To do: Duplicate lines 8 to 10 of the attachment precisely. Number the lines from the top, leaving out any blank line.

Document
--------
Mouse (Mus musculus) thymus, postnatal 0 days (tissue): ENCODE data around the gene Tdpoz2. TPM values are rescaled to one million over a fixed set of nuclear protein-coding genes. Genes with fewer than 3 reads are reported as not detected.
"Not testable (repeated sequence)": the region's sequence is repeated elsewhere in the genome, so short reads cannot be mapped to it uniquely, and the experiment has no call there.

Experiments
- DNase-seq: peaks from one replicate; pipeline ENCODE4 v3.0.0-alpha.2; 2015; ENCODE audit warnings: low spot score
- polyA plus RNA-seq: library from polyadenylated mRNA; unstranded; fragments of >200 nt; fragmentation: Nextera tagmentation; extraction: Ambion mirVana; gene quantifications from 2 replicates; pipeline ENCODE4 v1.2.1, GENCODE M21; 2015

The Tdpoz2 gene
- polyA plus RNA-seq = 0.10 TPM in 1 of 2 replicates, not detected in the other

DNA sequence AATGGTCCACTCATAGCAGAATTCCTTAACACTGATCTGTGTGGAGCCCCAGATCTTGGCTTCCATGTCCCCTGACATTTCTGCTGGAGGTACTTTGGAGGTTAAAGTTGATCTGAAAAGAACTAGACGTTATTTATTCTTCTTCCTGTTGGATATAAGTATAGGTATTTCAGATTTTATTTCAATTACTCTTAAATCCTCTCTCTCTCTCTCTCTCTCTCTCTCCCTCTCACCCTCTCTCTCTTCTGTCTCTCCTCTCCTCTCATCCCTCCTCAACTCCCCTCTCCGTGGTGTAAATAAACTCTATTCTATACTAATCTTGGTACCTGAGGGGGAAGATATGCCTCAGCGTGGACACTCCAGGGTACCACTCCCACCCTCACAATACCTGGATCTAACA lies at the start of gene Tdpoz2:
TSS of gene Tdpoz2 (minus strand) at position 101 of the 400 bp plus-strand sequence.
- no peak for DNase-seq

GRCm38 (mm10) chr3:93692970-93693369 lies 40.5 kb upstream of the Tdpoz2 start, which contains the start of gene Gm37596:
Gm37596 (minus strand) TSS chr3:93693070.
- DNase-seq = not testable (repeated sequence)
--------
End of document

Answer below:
DNA sequence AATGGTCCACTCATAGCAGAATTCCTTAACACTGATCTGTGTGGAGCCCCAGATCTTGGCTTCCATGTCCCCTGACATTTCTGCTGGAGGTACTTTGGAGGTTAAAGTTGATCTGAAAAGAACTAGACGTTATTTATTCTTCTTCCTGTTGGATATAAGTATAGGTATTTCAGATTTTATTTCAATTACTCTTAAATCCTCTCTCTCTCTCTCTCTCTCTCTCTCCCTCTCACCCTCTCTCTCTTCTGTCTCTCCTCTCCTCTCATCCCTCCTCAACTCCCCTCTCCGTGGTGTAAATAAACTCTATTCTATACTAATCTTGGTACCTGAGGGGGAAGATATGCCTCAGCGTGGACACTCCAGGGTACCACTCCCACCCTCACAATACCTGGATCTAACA lies at the start of gene Tdpoz2:
TSS of gene Tdpoz2 (minus strand) at position 101 of the 400 bp plus-strand sequence.
- no peak for DNase-seq